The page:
Exploring Iowa’s ecological issues

Connie Mutel talks about one of her ecology books during a virtual Lunch and Learn session April 6.

By Lindsay Steele
The Catholic Messenger

When it comes to facing ecological challenges in Iowa, exacerbated by climate change, “We know what to do; we just have to get going.” Ecologist and author Cornelia “Connie” Mutel shared this message during a virtual diocesan Lunch and Learn session April 6.

People are more likely to accept and take action on climate change and ecological issues if they are aware of the local impact and have hope for a solution, she observes. “Many people don’t see these problems as problems. I didn’t until I started (writing about them) and learning a lot more.”

Mutel is a retired senior science writer and archivist for IIHR-Hydroscience & Engineering, a unit of the University of Iowa’s College of Engineering. She and her husband, a University of Iowa emeritus astronomy professor, live on 18 acres of oak-hickory woodland near Iowa City that they are working to restore to biodiversity and health. She writes and edits books on Iowa ecology and the local effects of climate change.


She recently edited a book, “Tending Iowa’s Land —Pathways to a Sustainable Future,” with essays from 28 ecological experts in Iowa. The book takes a personal, “upbeat” look at the ecological issues Iowa is facing, including loss of soil, water, air and biodiversity.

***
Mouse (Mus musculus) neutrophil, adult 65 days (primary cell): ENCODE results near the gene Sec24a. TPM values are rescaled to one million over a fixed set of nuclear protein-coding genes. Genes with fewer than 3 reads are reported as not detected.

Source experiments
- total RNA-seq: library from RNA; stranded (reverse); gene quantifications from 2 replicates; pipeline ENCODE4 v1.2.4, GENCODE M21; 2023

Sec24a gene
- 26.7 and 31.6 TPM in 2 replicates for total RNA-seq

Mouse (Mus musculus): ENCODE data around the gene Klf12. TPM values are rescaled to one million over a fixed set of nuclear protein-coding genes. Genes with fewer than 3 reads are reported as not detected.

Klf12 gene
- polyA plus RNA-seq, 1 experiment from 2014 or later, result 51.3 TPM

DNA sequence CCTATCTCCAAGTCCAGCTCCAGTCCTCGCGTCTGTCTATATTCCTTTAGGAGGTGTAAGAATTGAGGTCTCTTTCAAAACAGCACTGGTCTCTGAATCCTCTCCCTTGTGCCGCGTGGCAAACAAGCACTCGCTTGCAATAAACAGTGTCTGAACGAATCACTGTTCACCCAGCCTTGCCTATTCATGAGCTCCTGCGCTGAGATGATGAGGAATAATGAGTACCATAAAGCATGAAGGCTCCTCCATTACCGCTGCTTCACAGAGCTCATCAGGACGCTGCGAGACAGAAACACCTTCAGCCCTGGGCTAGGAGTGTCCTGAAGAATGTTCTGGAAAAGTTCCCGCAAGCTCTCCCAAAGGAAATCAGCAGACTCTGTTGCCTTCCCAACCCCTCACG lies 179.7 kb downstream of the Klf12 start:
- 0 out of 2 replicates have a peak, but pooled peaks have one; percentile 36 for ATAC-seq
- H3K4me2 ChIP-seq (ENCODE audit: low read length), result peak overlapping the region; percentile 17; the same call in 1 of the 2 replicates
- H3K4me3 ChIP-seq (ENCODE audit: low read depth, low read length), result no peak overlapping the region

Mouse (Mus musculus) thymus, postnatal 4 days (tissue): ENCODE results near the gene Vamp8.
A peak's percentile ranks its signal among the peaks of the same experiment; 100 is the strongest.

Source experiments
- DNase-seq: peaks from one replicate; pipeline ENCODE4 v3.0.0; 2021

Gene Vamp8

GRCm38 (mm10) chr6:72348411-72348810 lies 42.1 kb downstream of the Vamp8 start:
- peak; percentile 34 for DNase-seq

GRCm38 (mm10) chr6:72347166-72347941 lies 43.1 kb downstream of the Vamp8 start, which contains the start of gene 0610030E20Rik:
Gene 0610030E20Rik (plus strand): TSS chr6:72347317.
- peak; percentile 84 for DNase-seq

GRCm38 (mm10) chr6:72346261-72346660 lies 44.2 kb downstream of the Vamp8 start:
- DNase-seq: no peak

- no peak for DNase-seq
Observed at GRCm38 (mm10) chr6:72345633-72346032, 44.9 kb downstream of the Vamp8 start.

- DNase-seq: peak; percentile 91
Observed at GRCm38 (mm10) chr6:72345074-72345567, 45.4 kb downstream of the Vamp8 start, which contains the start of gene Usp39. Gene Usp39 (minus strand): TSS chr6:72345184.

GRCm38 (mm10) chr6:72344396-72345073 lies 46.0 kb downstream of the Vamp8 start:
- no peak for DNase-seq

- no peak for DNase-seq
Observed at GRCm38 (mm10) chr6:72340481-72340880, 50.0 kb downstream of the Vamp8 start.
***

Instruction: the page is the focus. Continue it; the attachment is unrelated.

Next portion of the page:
Climate change has magnified these issues, Mutel said, noting that Iowa’s atmosphere, on average, is one degree hotter than it was 40 years ago, causing more intense rain, wind, erosion, flooding and water pollution. In that time, yearly precipitation has increased by 30 to 36 inches. Iowa’s ecological issues began in the 1800s with the plowing of the prairie and intensified with the transition to a “corn and beans” agriculture.

In the book, experts share personal stories and pose solutions including regenerative agriculture aimed at rebuilding rich, deep soils as opposed to degrading soils year after year. Experts recommend leaving flood plains alone instead of developing them for farming or residential use. “Problems are posed as challenges and opportunities,” she explained.

Some people say they do not believe in climate change, but “it’s not a faith system,” Mutel said. “We’re not asking people to have faith in climate change. We’re asking people to look at the facts and consider appropriate ways to deal with this problem.”

Faith in God can help people find the motivation to act, however. As Christians, “we have a calling to realize that the earth, and the complexity of life on earth, is the product of a Creator that we pray to and worship. If we take the Creator seriously, then I think we have to take creation seriously as well.”

Mutel encouraged Lunch and Learn participants to acknowledge and accept “the problems going on with our soil, water, air and biodiversity loss” in Iowa, increase personal awareness of the issues and solutions, share this knowledge with others and advocate for political change. “We each can make a difference and work the best we can in our own ways.” Small, personal changes can make a difference.

The Diocese of Davenport’s Social Action Office hosts monthly Lunch and Learn sessions on a variety of topics. View this month’s Lunch and Learn at:

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